Mental Health and Homelessness

A high percentage of homeless youth experience declining mental health. 85.4% of homeless youth fall into the “high symptom/distress” category for mental health and 42% have reported at least one suicide attempt. And yet, they don’t always receive the same empathy, treatment or understanding that others in society may receive. This experience from one of our youth employees tragically outlines how her mental disorder was dismissed and she had to struggle to prove she was suffering. With World Mental Health Week drawing to a close, we wanted to share this as a friendly reminder that it is crucial to always listen with the same compassion to everyone suffering from mental health issues, regardless of their current situations, so that we can all receive the treatment and help that we need without judgement and without prejudice.

"The first seizure I ever experienced happened at a youth shelter.
I had been staying there for two days when I suddenly collapsed on the floor in the kitchen and started convulsing. A staff member rushed to me and quickly rolled me onto my side however, in the process, my body reacted and I accidentally hit her in the jaw.

An ambulance was called and I was taken to the hospital where I was admitted into the mental health unit for being in a suicidal state of mind. I thought I was going to receive the help I needed but it was not easy.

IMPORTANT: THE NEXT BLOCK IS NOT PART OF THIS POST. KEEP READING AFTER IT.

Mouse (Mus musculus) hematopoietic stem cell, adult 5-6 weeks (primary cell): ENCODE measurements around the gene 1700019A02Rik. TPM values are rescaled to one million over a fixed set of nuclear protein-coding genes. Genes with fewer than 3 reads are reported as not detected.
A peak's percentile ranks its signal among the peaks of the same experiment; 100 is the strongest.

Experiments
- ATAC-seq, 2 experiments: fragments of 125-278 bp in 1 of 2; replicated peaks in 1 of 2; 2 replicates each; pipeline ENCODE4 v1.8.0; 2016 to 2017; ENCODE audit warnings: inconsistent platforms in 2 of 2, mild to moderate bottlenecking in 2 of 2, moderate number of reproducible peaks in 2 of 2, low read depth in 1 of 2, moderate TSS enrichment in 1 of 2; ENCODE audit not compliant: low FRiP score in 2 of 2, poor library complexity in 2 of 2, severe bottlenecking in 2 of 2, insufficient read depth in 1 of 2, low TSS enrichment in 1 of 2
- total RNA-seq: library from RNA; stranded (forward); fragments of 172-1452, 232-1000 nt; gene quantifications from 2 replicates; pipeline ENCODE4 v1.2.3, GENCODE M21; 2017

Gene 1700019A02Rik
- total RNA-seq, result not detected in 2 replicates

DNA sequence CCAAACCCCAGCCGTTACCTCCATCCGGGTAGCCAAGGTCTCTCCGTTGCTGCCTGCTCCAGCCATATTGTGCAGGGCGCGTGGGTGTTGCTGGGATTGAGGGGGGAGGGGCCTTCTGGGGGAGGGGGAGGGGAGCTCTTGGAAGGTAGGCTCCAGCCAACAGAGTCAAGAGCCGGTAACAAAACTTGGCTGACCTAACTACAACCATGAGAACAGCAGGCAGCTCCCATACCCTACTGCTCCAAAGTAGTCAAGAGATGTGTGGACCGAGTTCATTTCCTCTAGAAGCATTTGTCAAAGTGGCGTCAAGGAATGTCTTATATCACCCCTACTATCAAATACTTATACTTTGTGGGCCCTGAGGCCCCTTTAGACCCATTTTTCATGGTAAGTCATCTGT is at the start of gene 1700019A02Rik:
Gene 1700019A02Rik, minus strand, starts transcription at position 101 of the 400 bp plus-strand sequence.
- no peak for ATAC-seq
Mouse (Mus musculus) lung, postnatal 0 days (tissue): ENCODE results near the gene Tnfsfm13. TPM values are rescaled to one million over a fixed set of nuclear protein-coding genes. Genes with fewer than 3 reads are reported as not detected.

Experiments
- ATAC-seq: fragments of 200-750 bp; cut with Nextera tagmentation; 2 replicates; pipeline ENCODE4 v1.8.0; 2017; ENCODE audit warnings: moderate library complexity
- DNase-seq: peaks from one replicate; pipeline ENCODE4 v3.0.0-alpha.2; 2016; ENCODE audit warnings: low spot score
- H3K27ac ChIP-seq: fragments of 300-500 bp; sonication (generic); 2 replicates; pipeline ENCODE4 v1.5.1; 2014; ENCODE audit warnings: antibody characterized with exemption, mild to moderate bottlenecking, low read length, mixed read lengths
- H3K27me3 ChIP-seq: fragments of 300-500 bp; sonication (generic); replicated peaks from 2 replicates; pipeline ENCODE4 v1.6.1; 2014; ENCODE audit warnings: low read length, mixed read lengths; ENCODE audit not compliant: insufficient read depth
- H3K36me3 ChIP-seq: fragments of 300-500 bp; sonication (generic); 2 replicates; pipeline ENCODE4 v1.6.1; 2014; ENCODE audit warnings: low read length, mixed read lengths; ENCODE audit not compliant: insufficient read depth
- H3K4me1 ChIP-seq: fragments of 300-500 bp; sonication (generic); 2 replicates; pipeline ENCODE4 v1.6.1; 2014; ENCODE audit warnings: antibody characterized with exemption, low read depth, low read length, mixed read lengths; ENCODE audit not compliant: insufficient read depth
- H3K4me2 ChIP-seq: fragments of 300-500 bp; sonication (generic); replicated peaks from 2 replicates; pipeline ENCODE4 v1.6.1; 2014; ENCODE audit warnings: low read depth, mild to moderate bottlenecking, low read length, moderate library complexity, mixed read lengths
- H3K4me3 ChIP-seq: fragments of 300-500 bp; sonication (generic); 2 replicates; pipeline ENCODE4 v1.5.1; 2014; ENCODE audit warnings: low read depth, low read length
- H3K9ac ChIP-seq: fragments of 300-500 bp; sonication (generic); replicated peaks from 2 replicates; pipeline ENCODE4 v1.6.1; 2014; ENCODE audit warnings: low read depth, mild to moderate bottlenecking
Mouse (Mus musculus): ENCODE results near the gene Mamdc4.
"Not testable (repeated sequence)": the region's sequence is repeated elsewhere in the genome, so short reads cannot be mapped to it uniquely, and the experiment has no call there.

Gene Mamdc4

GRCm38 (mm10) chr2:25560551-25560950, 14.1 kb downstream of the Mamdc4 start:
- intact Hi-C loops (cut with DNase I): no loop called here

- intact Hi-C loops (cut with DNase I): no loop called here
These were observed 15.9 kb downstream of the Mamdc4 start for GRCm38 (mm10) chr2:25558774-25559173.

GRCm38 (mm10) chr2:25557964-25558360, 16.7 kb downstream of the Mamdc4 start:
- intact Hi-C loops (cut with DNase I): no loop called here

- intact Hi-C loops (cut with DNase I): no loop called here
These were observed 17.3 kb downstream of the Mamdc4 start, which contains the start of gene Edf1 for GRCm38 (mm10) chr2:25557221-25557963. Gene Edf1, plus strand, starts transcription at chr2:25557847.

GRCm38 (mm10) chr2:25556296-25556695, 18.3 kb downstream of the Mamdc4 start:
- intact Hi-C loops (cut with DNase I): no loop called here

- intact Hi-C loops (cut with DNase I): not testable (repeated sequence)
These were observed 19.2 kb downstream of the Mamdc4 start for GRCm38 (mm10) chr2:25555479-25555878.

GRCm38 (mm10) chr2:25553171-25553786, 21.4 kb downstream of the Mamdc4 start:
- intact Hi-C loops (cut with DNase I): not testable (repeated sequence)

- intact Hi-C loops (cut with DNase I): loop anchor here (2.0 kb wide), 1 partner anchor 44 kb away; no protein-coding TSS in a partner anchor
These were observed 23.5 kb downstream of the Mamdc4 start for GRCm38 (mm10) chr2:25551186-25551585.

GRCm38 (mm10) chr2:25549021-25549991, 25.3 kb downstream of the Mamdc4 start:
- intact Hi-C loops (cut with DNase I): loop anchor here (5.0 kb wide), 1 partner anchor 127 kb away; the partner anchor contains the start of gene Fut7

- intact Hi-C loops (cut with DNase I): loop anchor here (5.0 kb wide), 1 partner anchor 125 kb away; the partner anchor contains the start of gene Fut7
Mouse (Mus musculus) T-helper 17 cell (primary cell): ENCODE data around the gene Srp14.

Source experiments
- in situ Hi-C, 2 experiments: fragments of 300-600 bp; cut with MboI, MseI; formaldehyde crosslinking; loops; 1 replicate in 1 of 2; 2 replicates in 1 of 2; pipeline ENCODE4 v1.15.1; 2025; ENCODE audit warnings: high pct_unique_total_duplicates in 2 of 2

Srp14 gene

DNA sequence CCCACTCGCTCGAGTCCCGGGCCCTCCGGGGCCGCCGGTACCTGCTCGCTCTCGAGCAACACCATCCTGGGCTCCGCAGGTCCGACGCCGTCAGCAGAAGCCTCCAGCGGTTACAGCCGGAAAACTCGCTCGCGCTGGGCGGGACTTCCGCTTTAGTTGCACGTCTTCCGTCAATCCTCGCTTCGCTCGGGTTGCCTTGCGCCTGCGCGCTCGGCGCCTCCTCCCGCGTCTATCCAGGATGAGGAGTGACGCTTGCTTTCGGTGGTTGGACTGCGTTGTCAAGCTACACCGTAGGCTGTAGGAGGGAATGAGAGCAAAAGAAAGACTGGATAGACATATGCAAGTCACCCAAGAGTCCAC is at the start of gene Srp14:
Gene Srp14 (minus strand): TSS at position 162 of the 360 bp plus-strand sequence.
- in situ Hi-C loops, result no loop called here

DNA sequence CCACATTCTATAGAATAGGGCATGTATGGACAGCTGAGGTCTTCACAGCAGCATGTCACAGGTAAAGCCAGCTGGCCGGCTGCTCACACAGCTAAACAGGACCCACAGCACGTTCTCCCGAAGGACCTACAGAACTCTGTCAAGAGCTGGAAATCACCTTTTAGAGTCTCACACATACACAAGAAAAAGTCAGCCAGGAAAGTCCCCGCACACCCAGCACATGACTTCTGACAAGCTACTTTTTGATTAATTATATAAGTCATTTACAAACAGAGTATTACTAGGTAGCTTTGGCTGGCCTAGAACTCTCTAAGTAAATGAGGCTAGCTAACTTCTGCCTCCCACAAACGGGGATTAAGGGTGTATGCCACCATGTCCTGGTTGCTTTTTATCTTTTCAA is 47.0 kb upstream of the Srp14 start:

Nurses in the emergency mental health unit were quick to conclude that my seizures were “fake” and that I was putting on an act for attention. They were quick to dismiss my extreme stress and always said they “weren’t real seizures” when in fact, doctors would later confirm that my seizures were caused by stress and were actually a result of Post-traumatic Stress Disorder (PTSD).

It is sad that my mental health was not taken seriously whether on account of my age or the fact that I was in a youth shelter. It is difficult enough to have to deal with the trauma of experiencing a seizure but to have to CONVINCE medical professionals that it was not “fake” seemed wrong.

To make matters worse, when I was finally allowed to return to the youth shelter, I was greeted with a notice stating I was banned for two years from staying there as a result of assaulting a staff member. No matter how much I tried to explain that I was having a seizure and it was not an intentional assault, I was not heard. They too believed I had faked the seizure and I was kicked out with nowhere to go.

It is hard to not wonder why certain people would not accept my medical condition for what it is. To have to deal with something like that and have to convince people that I was actually suffering is almost too much of a burden. I hope that my experience sends the message that no one ever “fakes” mental health disorders and that we are all taken seriously for the conditions we have so we can receive the help we need. I am relieved that I eventually received the help I need and am able to see the professionals I do today to help me stay mentally healthy."

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